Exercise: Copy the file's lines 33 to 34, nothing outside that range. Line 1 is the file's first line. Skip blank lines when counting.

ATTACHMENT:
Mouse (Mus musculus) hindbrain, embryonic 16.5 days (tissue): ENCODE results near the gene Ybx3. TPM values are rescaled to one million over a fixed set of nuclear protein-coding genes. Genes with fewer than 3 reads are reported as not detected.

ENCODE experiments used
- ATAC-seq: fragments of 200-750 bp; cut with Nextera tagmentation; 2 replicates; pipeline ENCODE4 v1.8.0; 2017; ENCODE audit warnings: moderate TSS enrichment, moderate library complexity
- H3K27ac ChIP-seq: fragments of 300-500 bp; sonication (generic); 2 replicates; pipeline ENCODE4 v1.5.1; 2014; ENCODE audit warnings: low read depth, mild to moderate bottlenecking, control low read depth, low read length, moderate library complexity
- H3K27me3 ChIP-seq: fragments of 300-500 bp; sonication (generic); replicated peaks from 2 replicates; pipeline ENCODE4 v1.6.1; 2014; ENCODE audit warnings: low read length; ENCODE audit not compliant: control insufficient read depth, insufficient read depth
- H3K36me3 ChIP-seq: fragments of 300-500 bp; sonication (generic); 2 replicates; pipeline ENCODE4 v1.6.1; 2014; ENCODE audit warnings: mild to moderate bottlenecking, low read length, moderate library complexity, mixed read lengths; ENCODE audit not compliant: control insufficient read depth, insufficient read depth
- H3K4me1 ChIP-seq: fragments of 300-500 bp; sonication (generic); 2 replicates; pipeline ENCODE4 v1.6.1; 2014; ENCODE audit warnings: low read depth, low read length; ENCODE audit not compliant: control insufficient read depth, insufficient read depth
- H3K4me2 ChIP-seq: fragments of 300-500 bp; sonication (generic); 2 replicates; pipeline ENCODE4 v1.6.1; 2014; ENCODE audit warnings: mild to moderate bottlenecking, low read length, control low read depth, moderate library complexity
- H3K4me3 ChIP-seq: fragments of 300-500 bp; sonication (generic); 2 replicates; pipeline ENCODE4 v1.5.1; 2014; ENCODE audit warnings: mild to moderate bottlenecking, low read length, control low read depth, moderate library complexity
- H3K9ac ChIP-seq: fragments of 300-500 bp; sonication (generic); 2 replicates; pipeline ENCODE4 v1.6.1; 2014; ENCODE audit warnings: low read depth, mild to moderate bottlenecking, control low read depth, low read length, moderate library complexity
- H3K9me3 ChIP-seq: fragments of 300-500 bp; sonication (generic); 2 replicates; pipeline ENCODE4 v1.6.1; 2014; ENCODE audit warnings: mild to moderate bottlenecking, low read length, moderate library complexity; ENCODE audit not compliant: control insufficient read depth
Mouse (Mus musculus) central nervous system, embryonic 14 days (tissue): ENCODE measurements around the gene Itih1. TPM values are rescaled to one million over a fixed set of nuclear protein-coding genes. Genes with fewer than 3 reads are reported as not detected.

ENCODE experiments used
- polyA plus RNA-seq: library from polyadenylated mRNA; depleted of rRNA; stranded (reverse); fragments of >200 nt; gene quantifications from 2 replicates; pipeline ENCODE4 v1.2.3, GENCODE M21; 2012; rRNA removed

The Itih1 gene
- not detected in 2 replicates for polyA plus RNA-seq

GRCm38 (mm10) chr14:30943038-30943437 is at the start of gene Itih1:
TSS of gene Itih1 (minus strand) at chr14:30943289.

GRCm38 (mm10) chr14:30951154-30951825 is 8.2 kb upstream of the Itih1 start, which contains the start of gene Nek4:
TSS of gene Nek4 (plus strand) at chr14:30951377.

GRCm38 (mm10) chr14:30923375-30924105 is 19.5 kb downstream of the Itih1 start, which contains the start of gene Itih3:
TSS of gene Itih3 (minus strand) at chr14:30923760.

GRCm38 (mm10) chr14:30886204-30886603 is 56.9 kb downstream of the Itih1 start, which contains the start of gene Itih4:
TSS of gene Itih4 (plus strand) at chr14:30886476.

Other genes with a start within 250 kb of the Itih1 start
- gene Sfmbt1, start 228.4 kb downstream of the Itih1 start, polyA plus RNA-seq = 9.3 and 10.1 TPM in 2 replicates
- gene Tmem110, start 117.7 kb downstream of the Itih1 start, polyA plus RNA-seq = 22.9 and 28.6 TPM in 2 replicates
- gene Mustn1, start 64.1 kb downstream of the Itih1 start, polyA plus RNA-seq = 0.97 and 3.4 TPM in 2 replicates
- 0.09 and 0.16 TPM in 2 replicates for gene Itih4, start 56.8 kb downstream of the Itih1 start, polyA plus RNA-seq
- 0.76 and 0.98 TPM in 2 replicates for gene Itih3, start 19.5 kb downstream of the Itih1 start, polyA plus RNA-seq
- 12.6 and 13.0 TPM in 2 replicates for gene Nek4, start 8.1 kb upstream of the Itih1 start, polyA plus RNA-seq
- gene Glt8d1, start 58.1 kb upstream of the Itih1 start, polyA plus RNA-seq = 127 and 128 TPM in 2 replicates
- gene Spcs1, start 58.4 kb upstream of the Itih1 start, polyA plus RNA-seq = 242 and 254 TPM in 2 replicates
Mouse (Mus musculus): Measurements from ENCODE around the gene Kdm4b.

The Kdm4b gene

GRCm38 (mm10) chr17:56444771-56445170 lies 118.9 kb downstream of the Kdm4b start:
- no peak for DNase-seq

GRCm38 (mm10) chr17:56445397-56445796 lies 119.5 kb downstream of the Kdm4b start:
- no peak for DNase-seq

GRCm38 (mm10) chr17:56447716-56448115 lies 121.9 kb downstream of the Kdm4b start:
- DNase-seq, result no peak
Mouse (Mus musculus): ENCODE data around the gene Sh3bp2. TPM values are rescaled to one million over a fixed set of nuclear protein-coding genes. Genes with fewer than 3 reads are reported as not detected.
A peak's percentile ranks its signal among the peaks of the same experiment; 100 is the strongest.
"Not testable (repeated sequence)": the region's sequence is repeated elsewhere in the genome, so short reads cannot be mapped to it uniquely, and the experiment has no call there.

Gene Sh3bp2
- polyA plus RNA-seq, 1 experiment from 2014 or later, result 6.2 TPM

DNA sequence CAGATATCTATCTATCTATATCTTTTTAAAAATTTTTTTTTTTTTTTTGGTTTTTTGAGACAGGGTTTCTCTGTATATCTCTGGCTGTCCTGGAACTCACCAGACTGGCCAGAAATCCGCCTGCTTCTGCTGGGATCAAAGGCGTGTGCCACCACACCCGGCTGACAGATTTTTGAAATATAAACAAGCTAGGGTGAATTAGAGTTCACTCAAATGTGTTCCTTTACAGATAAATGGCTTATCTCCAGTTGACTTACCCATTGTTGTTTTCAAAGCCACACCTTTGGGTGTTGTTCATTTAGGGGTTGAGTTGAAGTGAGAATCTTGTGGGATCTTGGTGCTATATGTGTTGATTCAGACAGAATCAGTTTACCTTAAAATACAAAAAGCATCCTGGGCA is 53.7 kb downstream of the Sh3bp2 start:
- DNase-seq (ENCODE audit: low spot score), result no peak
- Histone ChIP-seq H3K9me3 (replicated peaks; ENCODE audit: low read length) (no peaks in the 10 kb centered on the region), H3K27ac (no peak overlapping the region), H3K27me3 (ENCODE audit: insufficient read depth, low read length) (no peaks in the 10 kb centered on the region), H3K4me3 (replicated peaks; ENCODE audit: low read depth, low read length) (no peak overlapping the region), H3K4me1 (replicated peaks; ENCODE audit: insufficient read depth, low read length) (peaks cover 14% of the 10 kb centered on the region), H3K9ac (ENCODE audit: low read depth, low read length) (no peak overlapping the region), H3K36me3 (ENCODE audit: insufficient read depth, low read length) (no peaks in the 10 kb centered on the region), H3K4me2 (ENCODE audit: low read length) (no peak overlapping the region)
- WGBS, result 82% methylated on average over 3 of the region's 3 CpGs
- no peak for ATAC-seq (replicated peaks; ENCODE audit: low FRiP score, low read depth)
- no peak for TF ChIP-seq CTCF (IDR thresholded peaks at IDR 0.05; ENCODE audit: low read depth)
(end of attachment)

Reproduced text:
- gene Spcs1, start 58.4 kb upstream of the Itih1 start, polyA plus RNA-seq = 242 and 254 TPM in 2 replicates
Mouse (Mus musculus): Measurements from ENCODE around the gene Kdm4b.